Reed & Barton was founded in 1824 in Taunton, Massachusetts, making it one of the oldest privately owned silversmiths in the United States. The company is well-known for its silverplate flatware and giftware. Like most silver products, Reed & Barton silverplate pieces feature hallmarks that help you to identify it. From 1928 to 1957, pictorial marks representing the year were added to the hallmark, which can further help to date a piece.
Examine your silver piece to find any writing or marks. Use a magnifying glass if necessary. If you do not see the word "sterling" or ".925," your piece is probably silverplate.
Search for the words “Reed & Barton.” Another hallmark often used by Reed & Barton is a series of three marks. The center mark is the letter "R" within a shield. This is flanked by an eagle mark on the left and a lion passant (walking lion) mark on the right.
Look for another pictorial mark on your piece. If your piece was made from 1928 to 1957, it will have one of these date codes.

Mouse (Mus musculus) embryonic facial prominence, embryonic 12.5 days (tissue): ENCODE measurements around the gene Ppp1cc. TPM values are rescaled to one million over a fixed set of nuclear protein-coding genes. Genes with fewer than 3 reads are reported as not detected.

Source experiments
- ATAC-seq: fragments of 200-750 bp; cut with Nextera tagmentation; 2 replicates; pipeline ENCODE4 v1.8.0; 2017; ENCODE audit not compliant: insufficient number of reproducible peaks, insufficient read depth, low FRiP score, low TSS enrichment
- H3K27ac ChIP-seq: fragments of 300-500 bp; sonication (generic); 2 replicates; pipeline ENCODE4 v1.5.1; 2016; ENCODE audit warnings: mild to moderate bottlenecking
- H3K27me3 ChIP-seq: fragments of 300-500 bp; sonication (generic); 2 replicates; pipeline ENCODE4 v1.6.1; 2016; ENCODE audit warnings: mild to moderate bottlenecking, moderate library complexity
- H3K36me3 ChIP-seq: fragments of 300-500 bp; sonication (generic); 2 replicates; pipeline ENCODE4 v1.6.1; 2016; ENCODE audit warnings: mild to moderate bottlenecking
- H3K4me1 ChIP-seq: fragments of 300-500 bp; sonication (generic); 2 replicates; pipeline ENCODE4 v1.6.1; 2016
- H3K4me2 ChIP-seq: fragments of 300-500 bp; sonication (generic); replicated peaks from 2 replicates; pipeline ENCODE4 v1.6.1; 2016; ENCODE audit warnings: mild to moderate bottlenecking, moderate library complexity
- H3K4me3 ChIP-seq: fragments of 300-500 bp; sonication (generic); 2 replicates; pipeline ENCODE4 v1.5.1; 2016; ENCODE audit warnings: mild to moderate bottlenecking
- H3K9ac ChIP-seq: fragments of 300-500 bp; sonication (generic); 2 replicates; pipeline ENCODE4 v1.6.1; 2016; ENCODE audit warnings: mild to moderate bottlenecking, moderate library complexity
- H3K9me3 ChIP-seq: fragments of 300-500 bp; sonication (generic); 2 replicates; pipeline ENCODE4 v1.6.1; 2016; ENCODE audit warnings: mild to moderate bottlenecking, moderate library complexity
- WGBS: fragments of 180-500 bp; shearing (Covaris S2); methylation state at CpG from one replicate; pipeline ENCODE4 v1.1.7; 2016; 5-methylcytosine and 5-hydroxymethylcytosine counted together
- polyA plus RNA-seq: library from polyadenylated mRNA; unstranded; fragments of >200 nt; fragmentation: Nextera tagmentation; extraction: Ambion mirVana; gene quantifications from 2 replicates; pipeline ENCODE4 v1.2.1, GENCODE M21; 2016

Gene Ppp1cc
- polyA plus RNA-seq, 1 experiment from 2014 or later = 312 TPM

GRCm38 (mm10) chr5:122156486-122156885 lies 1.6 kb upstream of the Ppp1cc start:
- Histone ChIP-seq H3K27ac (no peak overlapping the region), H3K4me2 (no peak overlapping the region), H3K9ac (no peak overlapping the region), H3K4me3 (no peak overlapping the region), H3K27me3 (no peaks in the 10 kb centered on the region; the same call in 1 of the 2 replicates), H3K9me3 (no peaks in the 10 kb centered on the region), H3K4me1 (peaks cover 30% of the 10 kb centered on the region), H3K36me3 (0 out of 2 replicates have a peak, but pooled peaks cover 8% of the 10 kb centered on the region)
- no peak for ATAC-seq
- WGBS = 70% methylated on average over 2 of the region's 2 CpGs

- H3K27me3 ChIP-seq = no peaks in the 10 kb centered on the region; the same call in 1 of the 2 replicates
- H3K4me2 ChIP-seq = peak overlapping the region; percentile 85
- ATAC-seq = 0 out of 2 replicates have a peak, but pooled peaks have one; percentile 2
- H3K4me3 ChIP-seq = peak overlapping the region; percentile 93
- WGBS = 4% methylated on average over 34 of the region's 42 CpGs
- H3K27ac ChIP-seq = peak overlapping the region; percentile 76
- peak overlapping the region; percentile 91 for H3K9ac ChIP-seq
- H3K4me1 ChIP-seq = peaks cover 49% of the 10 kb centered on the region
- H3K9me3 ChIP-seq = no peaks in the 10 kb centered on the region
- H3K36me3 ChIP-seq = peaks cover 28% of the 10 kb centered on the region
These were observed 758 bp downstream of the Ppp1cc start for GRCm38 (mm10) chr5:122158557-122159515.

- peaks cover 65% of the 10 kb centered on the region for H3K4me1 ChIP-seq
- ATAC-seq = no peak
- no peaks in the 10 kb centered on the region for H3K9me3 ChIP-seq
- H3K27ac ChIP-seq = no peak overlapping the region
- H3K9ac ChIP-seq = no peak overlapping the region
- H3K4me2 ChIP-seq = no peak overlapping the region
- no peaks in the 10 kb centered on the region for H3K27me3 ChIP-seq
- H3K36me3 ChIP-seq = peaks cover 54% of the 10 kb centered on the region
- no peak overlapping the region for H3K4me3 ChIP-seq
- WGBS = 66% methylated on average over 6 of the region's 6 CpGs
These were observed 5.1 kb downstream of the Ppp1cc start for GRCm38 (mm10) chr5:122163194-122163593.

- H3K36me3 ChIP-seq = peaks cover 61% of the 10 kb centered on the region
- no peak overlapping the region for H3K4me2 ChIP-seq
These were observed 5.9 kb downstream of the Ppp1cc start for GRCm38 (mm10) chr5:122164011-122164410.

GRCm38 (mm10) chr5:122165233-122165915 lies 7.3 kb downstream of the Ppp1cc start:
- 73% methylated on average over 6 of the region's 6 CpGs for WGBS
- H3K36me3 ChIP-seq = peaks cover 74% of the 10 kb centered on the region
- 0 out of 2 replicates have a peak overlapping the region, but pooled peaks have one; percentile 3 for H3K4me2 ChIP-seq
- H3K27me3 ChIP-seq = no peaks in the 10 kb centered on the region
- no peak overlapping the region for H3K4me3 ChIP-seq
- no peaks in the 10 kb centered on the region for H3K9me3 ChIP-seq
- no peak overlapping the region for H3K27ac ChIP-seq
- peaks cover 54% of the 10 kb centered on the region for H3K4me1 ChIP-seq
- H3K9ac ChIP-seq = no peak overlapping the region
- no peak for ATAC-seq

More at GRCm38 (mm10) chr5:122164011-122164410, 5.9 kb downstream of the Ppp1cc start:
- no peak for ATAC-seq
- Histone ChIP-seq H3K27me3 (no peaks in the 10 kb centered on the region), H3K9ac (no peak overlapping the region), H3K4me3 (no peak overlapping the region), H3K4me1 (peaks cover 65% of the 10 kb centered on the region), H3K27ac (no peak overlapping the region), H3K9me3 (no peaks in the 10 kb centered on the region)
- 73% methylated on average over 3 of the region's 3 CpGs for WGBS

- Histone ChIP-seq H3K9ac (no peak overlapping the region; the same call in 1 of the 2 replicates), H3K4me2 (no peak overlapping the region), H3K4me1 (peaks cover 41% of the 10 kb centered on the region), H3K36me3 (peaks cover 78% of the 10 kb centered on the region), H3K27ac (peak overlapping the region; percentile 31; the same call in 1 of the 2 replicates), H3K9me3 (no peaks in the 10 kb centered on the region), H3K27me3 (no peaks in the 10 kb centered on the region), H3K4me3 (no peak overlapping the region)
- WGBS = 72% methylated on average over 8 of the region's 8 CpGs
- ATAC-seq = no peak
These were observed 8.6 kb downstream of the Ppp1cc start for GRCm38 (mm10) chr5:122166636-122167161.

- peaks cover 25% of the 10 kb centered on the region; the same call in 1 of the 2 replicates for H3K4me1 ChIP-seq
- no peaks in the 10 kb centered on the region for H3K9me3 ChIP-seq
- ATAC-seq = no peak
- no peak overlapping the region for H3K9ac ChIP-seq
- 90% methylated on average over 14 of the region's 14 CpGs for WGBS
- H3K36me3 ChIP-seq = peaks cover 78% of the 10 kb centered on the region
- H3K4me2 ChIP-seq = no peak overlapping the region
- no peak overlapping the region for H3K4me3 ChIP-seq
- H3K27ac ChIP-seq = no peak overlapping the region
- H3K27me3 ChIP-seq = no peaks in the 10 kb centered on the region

Compare the pictorial mark to a chart of Reed & Barton date code marks. One can be found at the Online Encyclopedia of Silver Marks, Hallmarks and Maker’s Marks (see Resources). Match the date code mark with one on the chart to learn what year your piece was made.
Research the pattern name of your piece using various silver information or replacement websites (see Resources for two options). If the website allows it, search by Reed & Barton and year.
When researching patterns on replacement websites, you may have to scroll through an extensive list of thumbnails of Reed & Barton patterns. If your silverplate piece has a distinctive feature in the design, such as a particular flower or fruit, you can search by that keyword. This may help narrow down your search.